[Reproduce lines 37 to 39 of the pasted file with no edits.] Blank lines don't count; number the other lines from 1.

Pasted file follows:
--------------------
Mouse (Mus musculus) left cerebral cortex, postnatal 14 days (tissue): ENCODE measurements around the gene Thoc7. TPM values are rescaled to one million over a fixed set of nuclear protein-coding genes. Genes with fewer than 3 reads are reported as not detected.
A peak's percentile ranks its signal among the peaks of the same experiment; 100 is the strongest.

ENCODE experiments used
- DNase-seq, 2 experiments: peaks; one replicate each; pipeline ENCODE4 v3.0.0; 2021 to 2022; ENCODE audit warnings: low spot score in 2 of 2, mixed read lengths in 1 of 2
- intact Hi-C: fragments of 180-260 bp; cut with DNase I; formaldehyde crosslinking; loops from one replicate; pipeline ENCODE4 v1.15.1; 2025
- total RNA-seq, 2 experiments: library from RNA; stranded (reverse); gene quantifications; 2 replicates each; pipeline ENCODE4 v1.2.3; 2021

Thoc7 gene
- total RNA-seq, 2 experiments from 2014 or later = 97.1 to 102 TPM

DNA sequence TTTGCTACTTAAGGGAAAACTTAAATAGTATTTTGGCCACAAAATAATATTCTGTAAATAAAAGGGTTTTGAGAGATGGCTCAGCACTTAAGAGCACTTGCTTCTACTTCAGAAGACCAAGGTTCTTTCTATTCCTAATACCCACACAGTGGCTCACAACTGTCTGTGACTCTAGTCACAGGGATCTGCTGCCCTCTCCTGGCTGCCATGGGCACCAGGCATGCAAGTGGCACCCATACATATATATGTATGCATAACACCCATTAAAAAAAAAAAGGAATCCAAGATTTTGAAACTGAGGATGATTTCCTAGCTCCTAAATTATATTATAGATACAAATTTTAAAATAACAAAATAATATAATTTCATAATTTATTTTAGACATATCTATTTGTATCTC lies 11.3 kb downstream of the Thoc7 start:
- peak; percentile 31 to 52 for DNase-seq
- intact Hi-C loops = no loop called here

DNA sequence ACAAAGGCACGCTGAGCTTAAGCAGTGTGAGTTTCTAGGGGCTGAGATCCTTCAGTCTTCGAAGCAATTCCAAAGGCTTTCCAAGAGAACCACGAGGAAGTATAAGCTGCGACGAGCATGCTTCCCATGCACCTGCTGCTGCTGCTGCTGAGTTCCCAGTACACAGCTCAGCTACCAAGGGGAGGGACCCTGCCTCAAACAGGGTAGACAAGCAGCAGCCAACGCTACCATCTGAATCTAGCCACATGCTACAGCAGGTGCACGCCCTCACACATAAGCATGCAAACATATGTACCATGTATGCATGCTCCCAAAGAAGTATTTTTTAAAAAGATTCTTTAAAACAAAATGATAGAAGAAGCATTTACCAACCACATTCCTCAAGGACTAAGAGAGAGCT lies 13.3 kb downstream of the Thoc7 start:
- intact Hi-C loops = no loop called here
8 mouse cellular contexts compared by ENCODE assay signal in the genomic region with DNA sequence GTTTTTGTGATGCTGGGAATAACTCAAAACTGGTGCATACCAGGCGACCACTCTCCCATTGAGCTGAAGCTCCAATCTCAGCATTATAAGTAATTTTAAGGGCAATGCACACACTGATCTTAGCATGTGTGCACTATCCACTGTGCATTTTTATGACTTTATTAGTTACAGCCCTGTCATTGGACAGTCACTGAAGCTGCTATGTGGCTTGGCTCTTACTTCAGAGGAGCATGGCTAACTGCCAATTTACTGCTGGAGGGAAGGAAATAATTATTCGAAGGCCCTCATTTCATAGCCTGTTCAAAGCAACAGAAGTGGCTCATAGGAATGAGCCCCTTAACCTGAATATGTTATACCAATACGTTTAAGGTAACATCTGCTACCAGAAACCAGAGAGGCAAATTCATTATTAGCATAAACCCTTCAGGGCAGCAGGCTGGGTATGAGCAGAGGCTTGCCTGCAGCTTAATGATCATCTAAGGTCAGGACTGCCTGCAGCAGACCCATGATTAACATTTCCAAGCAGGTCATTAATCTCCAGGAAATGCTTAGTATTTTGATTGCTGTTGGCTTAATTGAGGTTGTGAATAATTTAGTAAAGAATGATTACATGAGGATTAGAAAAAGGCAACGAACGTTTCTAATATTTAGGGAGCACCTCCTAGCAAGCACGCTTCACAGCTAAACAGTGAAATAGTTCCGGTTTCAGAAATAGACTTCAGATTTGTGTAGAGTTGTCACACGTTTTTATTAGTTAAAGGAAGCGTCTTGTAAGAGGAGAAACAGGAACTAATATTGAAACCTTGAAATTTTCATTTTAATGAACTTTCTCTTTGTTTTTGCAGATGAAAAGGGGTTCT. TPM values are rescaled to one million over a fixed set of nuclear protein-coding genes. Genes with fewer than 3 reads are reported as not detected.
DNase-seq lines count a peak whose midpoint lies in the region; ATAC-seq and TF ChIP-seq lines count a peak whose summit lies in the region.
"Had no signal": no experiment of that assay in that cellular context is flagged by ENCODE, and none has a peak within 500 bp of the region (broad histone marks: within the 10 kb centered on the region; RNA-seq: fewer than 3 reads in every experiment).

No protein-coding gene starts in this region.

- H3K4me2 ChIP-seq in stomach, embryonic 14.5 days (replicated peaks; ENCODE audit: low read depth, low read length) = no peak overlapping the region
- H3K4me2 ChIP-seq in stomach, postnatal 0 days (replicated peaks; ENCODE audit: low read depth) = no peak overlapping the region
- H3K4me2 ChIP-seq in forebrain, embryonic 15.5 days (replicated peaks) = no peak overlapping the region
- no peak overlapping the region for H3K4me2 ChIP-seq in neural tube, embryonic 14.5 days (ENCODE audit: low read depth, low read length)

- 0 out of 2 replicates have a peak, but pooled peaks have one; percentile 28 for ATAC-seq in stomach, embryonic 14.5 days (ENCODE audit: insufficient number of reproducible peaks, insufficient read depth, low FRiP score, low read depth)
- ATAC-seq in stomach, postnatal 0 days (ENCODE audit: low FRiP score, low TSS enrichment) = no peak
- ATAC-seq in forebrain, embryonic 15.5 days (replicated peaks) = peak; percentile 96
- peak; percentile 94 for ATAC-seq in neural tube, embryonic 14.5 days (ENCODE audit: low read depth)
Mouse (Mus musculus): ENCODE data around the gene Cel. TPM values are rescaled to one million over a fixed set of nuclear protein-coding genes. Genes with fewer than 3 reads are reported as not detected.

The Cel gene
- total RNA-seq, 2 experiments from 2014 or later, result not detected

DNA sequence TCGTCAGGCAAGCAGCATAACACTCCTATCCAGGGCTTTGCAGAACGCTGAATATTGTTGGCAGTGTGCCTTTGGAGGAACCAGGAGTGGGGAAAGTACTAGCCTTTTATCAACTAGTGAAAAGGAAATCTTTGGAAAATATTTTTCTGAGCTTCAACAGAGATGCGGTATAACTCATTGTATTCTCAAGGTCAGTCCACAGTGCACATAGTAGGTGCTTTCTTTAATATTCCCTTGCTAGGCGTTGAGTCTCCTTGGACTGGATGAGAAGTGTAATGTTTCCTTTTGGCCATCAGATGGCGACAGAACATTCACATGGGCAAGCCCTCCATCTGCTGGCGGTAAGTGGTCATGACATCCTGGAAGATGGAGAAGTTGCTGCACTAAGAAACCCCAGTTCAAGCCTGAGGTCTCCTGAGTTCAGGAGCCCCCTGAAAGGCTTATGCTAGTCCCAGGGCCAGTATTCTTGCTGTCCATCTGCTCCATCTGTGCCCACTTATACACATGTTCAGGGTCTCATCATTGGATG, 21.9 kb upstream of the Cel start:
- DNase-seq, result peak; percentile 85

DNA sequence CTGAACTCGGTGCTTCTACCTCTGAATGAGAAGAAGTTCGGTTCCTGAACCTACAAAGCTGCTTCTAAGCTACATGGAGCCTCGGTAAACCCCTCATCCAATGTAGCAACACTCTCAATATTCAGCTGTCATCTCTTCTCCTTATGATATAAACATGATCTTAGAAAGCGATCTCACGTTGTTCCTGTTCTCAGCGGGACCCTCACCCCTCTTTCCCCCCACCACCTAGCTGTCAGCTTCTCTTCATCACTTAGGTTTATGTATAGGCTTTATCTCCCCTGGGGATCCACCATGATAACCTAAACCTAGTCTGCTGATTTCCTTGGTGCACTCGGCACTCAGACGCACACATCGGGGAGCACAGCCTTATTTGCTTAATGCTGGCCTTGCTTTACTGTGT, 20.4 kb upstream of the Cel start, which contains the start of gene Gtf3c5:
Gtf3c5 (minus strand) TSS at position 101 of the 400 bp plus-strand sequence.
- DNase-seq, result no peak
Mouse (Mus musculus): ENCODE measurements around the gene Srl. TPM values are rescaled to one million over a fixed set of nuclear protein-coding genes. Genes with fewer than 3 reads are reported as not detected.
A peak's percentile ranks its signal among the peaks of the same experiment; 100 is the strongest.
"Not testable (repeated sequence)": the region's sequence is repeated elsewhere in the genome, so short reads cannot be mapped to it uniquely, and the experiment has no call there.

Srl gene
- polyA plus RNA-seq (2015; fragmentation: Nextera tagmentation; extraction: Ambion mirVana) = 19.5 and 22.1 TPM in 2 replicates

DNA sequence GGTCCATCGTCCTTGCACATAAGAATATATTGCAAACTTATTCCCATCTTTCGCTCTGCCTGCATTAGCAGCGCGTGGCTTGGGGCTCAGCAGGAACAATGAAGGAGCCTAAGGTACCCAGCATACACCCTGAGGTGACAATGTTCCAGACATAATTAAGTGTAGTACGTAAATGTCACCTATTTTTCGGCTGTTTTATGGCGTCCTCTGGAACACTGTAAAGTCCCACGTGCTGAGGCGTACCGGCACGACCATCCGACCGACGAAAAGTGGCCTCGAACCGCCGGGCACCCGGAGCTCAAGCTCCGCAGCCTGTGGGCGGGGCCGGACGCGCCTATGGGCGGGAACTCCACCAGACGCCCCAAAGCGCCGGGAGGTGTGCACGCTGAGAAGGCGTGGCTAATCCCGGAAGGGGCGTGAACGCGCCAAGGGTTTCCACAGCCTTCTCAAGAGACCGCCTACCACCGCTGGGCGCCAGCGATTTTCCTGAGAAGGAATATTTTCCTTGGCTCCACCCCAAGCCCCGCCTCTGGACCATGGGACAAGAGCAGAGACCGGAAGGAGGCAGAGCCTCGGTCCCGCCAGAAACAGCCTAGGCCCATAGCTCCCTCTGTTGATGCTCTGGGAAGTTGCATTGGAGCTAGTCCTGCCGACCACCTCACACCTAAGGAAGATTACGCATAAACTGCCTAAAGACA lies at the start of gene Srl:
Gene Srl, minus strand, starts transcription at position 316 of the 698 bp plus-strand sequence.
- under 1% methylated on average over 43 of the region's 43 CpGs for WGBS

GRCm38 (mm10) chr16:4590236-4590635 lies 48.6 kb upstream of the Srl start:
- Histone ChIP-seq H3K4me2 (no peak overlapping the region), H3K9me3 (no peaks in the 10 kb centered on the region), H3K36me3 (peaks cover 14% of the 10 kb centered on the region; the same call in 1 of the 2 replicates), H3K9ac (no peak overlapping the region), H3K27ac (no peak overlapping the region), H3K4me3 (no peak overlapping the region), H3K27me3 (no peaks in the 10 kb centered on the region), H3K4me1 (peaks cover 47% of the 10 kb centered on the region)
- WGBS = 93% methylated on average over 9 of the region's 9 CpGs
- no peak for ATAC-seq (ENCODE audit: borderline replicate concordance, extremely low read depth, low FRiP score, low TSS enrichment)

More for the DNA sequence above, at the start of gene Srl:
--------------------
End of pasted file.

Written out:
Srl gene
- polyA plus RNA-seq (2015; fragmentation: Nextera tagmentation; extraction: Ambion mirVana) = 19.5 and 22.1 TPM in 2 replicates

DNA sequence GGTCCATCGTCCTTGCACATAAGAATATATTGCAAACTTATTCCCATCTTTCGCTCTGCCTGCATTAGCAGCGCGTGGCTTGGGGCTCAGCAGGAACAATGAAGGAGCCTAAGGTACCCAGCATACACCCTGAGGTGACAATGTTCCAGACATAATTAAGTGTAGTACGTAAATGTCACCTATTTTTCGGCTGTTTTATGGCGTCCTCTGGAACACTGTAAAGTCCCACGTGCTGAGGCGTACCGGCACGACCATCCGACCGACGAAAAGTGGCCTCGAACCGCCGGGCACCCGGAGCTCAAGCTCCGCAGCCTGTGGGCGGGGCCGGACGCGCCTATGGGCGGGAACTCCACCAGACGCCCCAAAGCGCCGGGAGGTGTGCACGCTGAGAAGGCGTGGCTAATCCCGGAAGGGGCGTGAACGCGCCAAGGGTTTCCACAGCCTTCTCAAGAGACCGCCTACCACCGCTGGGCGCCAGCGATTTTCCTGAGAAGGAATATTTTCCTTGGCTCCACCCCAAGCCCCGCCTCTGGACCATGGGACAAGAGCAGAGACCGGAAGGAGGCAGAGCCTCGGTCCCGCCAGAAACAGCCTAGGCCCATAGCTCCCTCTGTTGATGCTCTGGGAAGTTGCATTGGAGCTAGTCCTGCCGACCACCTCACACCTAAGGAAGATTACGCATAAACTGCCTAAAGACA lies at the start of gene Srl: